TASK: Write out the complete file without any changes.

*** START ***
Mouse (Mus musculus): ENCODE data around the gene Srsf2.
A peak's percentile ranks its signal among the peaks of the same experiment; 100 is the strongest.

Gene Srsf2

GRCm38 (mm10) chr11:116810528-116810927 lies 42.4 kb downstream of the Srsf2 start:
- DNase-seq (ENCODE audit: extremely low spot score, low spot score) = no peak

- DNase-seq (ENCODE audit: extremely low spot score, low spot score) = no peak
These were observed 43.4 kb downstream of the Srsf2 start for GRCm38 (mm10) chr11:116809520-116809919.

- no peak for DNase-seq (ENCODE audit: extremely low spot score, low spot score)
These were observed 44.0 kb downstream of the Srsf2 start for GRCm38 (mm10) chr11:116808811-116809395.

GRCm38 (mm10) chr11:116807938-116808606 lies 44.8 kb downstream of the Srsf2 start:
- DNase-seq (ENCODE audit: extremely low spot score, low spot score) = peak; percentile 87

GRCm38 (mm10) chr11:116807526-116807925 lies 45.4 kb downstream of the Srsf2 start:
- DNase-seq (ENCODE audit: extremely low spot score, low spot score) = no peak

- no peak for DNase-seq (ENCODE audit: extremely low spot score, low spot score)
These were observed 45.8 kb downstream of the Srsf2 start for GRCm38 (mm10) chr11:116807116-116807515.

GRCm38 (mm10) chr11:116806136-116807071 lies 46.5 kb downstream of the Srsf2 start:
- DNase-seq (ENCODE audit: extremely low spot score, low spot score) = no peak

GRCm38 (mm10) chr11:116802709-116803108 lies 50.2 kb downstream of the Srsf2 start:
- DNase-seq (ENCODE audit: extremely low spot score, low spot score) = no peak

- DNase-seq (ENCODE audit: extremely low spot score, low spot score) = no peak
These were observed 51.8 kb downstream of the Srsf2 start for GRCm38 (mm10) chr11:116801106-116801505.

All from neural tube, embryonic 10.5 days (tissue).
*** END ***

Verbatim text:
Mouse (Mus musculus): ENCODE data around the gene Srsf2.
A peak's percentile ranks its signal among the peaks of the same experiment; 100 is the strongest.

Gene Srsf2

GRCm38 (mm10) chr11:116810528-116810927 lies 42.4 kb downstream of the Srsf2 start:
- DNase-seq (ENCODE audit: extremely low spot score, low spot score) = no peak

- DNase-seq (ENCODE audit: extremely low spot score, low spot score) = no peak
These were observed 43.4 kb downstream of the Srsf2 start for GRCm38 (mm10) chr11:116809520-116809919.

- no peak for DNase-seq (ENCODE audit: extremely low spot score, low spot score)
These were observed 44.0 kb downstream of the Srsf2 start for GRCm38 (mm10) chr11:116808811-116809395.

GRCm38 (mm10) chr11:116807938-116808606 lies 44.8 kb downstream of the Srsf2 start:
- DNase-seq (ENCODE audit: extremely low spot score, low spot score) = peak; percentile 87

GRCm38 (mm10) chr11:116807526-116807925 lies 45.4 kb downstream of the Srsf2 start:
- DNase-seq (ENCODE audit: extremely low spot score, low spot score) = no peak

- no peak for DNase-seq (ENCODE audit: extremely low spot score, low spot score)
These were observed 45.8 kb downstream of the Srsf2 start for GRCm38 (mm10) chr11:116807116-116807515.

GRCm38 (mm10) chr11:116806136-116807071 lies 46.5 kb downstream of the Srsf2 start:
- DNase-seq (ENCODE audit: extremely low spot score, low spot score) = no peak

GRCm38 (mm10) chr11:116802709-116803108 lies 50.2 kb downstream of the Srsf2 start:
- DNase-seq (ENCODE audit: extremely low spot score, low spot score) = no peak

- DNase-seq (ENCODE audit: extremely low spot score, low spot score) = no peak
These were observed 51.8 kb downstream of the Srsf2 start for GRCm38 (mm10) chr11:116801106-116801505.

All from neural tube, embryonic 10.5 days (tissue).